Question: When symptoms come back years after an accident is it too late to file a claim? My niece was in a car accident four years ago and broke her neck. She received a settlement check and her medicals bills were paid. Now, she is experiencing renewed pain and she doesn’t have health insurance. Can we reopen the old case?
Answer: No. Submitting a release to an insurance company is a full final termination of the claim forever. Nearly all insurance company releases include language that the document extinguishes the case forever even if new symptoms occur in the future that were unforeseen at that time.
If the niece were a minor at the time, her statute of limitations in either NH or MA would not have started to run until she turned 18, so she would have 3 years, until her 21st birthday to bring the claim before the statute of limitations kicked in. But, the question here indicates that a release was signed.
This is why significant settlements for minors must usually be approved by a court. Yes, this is an additional step, and yes it takes time. But, the court’s interest is to look into whether the settlement is truly in the best interest of the minor. A medical report from a physician is usually required to assist the court in reviewing the settlement.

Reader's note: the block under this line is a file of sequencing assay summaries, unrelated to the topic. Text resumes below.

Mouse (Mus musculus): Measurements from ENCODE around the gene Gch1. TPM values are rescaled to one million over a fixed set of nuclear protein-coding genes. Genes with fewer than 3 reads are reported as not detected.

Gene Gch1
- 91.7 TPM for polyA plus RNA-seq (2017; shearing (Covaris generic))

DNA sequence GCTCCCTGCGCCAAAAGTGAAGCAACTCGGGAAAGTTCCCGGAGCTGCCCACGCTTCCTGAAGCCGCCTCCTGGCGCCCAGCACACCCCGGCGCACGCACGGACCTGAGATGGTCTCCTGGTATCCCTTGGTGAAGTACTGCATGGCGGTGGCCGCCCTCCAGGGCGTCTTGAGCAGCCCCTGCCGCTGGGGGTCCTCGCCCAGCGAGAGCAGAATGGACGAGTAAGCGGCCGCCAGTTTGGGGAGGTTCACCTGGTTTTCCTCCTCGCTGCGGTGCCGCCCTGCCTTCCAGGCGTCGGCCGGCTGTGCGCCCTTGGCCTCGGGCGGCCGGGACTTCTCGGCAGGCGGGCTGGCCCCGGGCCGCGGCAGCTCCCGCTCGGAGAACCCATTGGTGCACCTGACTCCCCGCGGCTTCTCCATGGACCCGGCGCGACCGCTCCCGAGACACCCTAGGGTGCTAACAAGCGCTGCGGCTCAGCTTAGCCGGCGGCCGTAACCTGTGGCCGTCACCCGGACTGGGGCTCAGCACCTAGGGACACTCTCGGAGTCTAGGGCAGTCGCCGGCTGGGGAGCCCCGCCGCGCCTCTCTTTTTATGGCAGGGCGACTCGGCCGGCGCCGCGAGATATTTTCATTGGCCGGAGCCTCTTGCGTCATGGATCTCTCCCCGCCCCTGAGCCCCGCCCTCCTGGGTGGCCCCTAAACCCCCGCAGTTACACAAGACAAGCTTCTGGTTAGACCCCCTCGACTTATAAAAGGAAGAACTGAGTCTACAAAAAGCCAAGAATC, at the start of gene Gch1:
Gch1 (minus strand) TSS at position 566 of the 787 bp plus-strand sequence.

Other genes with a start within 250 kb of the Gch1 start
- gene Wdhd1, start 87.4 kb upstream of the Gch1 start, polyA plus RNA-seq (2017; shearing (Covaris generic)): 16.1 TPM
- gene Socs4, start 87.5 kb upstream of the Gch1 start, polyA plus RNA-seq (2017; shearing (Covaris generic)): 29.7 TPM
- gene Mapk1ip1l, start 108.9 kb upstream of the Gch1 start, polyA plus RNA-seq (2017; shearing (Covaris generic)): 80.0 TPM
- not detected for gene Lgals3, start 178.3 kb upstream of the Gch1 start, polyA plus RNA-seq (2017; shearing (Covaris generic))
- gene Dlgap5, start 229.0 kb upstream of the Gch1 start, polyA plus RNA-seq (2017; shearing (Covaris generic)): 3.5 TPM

Identification of Post Settlement Issues
The potential for later problems after signing a release looms as a concern that do-it-yourselfers often miss when handling their own cases. In wanting to close the case and get a check, the potential for long range issues, or the resudual component of the claim, is not thought of and not addressed. While the case is still open, potential long range consequences have to be documented and included.
For more on typical language in standard releases: click here.
This post is adapted from an article © 2012 Eagle Tribune Corporation. Originally appeared in ABOUT THE LAW, Derry News